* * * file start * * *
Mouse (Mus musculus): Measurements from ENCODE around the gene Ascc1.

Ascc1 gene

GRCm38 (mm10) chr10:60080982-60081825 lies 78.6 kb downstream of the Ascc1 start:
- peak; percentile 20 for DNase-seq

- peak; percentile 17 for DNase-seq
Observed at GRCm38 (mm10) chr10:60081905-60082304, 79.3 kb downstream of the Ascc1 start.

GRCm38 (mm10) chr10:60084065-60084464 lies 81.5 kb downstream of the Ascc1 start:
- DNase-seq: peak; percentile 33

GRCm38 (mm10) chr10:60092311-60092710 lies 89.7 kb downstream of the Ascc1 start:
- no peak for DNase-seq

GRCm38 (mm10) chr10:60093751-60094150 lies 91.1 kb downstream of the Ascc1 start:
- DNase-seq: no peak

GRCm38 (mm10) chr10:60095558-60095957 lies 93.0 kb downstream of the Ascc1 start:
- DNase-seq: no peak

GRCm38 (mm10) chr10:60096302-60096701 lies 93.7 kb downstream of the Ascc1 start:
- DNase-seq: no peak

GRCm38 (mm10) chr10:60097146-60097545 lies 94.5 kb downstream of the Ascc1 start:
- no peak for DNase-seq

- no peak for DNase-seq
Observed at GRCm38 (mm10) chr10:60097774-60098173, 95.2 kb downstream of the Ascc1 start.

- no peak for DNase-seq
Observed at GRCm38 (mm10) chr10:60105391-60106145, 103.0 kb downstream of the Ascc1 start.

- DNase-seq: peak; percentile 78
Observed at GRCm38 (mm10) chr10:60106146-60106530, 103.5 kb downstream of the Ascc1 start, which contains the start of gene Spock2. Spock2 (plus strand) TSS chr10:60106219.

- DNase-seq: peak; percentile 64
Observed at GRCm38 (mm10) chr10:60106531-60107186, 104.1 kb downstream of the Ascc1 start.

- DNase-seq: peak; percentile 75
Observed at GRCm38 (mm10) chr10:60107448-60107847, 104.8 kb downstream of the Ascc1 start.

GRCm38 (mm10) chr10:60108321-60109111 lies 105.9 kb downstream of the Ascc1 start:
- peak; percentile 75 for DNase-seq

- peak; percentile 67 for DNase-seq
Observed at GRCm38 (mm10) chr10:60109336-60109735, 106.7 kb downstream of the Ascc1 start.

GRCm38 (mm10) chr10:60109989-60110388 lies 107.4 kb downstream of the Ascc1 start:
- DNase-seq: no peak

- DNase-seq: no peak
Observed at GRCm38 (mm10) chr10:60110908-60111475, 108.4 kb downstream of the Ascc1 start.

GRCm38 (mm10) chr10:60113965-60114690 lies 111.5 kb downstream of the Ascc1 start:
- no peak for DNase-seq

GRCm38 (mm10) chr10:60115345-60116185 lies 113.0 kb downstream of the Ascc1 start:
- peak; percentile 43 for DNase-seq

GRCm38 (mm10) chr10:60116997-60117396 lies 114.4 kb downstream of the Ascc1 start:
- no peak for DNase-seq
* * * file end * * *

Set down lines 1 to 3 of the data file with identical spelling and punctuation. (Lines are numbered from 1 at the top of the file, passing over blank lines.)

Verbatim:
Mouse (Mus musculus): Measurements from ENCODE around the gene Ascc1.

Ascc1 gene

GRCm38 (mm10) chr10:60080982-60081825 lies 78.6 kb downstream of the Ascc1 start: